IHT / CGT


M

Martin

Hi

Can't find an answer on this from IR site - can anyone help, please?

Elderly widower X gifts his house to his 2 children, but continues to live
there alone for 5 years (rent free) before moving to a residential care
home. So the IHT PET 7-year clock starts when he moves out. The children
immediately start to let out the house.

X dies 2 years later, giving rise to IHT. After another 5 years, the
children sell the house - potentially a CGT liability for them.

My questions are:

1) what is the value of the house for IHT purposes - the value when gifted,
or the value when X moved out and the "clock" started? (I assume it's the
latter)

2) what is the original cost of the house for the subsequent CGT
calculation - the value when it was gifted or the value when X moved out?

TIA for any help / links.
 
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R

Ronald Raygun

Martin said:
Can't find an answer on this from IR site - can anyone help, please?

Elderly widower X gifts his house to his 2 children, but continues to live
there alone for 5 years (rent free) before moving to a residential care
home. So the IHT PET 7-year clock starts when he moves out. The children
immediately start to let out the house.

X dies 2 years later, giving rise to IHT. After another 5 years, the
children sell the house - potentially a CGT liability for them.

My questions are:

1) what is the value of the house for IHT purposes - the value when
gifted,
or the value when X moved out and the "clock" started? (I assume it's the
latter)
I'm afraid you assume correctly. See D8/D9 on pages 131-132 of
www.inlandrevenue.gov.uk/manuals/ctmmanual/iht_aim_volume1.pdf

D8 makes clear that where a reservation remains extant at death then the
deceased is considered to have been beneficially entitled to the property
immediately before death, and it must therefore be valued at that time
(i.e. time of death). Although this is not directly relevant to your
situation, the implication is that in general GWRs are not valued when
made.

D9 makes clear that where reservation ceases during the donor's lifetime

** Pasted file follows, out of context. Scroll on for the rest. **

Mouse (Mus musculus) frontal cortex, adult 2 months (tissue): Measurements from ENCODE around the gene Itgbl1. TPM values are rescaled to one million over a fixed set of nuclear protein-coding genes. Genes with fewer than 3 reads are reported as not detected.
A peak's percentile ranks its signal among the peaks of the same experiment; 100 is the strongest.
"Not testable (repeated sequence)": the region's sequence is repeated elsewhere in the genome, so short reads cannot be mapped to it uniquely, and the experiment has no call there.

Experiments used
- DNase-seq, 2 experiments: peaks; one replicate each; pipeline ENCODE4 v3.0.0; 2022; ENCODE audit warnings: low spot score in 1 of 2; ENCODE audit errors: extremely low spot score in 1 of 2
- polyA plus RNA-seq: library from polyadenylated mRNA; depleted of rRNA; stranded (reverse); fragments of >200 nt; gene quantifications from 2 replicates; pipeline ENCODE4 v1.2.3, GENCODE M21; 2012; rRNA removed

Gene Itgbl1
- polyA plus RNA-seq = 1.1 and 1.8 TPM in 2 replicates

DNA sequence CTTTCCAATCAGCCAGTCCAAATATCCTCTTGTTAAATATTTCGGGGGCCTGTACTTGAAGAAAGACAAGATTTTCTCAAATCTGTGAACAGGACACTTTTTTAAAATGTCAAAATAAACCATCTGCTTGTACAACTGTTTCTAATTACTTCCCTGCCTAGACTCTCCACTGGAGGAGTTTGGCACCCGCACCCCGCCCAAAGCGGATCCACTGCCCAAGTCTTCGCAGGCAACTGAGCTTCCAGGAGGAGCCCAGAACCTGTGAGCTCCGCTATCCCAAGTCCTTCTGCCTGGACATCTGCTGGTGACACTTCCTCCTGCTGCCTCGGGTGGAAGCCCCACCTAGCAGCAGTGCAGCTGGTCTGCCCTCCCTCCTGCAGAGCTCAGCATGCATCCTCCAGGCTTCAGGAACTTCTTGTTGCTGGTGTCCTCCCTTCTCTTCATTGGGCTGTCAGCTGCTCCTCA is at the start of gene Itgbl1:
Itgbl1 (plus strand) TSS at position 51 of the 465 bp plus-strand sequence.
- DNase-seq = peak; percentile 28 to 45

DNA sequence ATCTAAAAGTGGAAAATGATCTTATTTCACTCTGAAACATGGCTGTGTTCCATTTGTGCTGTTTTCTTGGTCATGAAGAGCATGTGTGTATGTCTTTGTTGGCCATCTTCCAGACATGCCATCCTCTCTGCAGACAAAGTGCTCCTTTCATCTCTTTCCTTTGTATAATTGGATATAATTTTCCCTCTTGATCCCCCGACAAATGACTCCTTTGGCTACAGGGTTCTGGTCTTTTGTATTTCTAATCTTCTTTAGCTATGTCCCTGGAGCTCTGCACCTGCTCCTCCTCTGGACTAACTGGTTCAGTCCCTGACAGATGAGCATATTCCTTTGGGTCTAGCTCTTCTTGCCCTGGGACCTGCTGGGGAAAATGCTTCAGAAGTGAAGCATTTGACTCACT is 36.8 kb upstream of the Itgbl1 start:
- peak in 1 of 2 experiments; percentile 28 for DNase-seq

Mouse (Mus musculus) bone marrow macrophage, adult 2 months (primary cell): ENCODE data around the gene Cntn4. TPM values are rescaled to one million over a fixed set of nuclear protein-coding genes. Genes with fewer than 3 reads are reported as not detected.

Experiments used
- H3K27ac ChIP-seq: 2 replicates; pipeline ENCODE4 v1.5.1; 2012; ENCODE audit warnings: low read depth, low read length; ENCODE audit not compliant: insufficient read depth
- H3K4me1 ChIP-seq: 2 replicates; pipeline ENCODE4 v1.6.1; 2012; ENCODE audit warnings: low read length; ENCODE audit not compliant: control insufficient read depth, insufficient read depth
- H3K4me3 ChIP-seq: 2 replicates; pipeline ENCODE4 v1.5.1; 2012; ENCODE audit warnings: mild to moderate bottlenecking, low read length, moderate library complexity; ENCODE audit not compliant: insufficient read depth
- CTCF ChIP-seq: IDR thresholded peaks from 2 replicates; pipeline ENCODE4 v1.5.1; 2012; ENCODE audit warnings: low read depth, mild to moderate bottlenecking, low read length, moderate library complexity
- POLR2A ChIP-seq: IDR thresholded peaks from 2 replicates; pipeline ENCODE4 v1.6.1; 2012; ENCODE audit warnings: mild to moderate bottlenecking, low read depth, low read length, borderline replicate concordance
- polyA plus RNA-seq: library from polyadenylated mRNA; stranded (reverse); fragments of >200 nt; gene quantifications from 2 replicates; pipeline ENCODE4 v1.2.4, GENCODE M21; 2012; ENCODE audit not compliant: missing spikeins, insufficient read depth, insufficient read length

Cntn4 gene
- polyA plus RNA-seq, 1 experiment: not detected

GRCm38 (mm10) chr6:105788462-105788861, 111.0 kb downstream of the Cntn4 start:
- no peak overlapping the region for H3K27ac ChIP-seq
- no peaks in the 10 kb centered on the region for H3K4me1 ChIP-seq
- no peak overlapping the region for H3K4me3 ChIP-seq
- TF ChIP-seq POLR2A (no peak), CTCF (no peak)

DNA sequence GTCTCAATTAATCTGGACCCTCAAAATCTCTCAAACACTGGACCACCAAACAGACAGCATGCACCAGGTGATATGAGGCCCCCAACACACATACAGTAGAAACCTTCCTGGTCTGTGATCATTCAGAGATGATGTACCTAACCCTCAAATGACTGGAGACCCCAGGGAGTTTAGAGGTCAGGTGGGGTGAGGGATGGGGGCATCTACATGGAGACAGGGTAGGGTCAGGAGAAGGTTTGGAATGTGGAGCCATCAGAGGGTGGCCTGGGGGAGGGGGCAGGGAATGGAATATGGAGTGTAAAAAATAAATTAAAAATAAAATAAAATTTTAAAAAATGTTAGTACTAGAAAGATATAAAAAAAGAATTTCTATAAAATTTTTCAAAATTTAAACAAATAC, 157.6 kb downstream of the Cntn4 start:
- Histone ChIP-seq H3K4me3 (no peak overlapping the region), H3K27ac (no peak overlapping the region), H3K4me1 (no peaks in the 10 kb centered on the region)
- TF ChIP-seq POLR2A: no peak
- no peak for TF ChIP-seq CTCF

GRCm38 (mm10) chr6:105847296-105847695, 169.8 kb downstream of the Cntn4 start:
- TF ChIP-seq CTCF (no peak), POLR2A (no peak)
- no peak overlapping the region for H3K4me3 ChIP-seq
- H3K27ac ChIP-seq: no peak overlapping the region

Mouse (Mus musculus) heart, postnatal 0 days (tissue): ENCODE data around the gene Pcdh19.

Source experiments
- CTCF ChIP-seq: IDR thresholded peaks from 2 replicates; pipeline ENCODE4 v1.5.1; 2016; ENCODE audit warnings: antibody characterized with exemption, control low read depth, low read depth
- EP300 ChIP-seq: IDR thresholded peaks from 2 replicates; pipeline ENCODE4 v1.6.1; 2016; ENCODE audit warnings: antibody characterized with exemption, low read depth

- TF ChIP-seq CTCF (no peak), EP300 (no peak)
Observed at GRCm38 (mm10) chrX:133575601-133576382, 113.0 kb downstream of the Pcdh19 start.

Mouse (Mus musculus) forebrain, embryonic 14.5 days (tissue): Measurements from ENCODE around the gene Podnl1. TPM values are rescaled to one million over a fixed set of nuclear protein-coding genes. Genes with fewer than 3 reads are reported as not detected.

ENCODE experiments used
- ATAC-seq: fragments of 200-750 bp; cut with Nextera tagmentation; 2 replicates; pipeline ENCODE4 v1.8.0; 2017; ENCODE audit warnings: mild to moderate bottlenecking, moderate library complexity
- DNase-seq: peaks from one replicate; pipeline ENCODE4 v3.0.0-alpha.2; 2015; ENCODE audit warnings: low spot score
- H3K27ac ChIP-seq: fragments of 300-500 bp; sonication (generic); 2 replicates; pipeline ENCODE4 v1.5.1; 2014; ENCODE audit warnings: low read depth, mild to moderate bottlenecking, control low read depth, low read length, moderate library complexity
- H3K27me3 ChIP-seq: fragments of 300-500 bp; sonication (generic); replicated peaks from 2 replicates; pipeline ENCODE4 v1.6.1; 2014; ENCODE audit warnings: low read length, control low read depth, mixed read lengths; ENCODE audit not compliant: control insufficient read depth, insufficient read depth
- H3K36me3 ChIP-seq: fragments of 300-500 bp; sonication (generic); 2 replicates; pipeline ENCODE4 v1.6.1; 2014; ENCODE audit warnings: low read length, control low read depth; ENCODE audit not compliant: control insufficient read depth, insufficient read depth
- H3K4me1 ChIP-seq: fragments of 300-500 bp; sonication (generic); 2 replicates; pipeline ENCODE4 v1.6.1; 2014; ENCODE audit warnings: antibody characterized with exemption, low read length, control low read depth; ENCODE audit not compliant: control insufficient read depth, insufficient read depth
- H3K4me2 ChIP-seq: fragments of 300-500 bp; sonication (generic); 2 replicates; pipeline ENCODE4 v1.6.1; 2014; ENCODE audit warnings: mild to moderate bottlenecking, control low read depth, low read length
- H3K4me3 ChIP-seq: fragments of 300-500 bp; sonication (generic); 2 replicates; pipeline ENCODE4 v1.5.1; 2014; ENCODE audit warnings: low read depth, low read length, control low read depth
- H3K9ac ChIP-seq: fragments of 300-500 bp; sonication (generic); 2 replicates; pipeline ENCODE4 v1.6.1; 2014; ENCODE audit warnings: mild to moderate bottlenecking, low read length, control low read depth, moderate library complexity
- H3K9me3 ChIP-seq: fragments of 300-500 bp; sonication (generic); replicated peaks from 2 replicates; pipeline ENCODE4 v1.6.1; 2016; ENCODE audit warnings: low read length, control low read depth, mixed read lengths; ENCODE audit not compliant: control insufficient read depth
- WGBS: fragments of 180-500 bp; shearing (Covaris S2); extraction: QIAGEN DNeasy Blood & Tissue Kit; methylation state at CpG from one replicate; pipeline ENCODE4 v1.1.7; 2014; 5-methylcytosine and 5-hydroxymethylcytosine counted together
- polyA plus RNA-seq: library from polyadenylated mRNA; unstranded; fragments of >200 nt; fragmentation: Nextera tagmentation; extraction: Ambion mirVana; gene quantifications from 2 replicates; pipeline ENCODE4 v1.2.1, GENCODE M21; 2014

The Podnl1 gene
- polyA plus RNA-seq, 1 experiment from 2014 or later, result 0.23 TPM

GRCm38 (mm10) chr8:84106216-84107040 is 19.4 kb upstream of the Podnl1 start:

the GWR is treated as a PET at the time of cessation. Although it does
not explicitly say so, the implication is clear that it is valued at
the time of the PET, not of the original gifting.
2) what is the original cost of the house for the subsequent CGT
calculation - the value when it was gifted or the value when X moved out?
I'm afraid it's the former, though I can't find authority for this. The
gift was in fact made when it was made, and the IHT treatment involves
"pretending" it was made at a later time. CGT treatment is unrelated,
and the IHT pretence unfortunately does not, I think, extend into CGT
territory.

The whole of the gain does of course benefit the donee exclusively,
the donor retains an interest only in the enjoyment of the property,
not of the gain in its value. From that point of view it is fair
that it should be taxed on that basis.

The fairness built into the system in the case of normal inheritance
is also evident, namely that where a transfer occurs on death, then
the donor is clobbered only for IHT, not for CGT as well [of course in
the case of the donor's main residence CGT is not relevant, but would
be in the case of, say, a 2nd home, or of shares].

But if you try to get around the system, taking a gamble which might
result in getting let off IHT altogether, you have to expect some
risk as well, in this case of being clobbered twice. Clearly you would
have expected to have to pay CGT relating to the first date value if the